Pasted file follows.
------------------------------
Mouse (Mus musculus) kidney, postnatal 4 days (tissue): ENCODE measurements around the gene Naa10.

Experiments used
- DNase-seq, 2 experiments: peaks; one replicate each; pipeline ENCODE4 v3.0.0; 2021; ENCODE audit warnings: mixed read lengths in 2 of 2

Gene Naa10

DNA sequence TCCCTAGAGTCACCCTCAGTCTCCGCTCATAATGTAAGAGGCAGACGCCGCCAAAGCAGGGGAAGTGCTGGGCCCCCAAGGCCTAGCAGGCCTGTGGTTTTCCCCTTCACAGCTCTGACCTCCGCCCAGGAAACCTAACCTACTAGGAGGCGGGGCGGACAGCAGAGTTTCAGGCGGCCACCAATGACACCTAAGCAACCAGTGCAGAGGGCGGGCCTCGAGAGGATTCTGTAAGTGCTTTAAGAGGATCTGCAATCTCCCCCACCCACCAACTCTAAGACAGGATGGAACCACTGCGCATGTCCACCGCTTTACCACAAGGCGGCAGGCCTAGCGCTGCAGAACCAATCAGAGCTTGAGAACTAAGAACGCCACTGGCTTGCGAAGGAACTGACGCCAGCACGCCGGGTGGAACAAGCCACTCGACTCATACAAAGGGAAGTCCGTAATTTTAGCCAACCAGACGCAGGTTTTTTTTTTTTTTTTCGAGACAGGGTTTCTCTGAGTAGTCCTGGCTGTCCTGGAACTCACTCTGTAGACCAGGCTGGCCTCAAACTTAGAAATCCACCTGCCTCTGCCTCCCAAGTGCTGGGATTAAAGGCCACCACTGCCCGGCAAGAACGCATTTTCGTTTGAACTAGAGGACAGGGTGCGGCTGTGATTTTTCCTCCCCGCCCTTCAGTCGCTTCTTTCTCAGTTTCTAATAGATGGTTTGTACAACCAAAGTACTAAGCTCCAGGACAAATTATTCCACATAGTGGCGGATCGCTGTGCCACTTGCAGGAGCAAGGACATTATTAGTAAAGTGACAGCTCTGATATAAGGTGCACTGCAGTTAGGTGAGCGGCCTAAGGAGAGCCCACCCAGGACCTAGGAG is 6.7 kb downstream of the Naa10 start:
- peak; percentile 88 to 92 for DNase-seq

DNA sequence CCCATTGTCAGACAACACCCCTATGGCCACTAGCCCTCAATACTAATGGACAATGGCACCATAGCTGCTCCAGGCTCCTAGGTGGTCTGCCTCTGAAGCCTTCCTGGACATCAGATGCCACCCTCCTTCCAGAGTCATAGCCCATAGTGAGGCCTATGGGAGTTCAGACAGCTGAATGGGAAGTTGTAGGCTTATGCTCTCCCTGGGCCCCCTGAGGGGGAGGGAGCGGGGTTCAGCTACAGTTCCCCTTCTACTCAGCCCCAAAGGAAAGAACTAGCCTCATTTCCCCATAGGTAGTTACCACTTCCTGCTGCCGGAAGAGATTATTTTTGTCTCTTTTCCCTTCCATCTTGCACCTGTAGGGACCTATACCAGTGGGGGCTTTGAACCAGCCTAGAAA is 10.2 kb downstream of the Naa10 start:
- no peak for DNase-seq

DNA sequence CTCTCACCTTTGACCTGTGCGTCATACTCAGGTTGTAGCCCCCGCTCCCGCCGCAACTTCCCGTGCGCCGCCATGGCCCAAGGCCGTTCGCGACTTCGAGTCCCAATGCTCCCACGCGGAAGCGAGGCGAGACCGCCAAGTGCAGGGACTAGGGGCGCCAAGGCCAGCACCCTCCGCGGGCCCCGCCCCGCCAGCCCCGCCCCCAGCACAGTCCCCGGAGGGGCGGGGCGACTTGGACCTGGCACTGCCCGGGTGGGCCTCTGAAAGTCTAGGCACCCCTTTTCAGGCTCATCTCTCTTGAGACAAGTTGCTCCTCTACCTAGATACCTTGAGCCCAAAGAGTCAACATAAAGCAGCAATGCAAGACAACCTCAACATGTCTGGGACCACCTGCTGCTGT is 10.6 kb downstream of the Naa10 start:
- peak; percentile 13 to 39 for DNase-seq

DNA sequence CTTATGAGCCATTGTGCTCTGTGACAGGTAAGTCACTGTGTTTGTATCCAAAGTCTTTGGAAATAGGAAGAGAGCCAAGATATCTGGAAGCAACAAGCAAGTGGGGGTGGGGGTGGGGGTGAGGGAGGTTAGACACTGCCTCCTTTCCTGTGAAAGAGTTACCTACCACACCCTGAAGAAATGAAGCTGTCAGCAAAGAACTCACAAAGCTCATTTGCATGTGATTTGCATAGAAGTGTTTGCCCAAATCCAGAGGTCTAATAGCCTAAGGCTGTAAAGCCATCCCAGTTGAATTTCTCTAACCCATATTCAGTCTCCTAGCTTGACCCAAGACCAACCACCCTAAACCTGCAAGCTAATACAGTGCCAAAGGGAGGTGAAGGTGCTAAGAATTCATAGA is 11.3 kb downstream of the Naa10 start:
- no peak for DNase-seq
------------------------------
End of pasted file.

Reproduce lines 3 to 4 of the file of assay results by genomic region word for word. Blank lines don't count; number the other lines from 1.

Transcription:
- DNase-seq, 2 experiments: peaks; one replicate each; pipeline ENCODE4 v3.0.0; 2021; ENCODE audit warnings: mixed read lengths in 2 of 2

Gene Naa10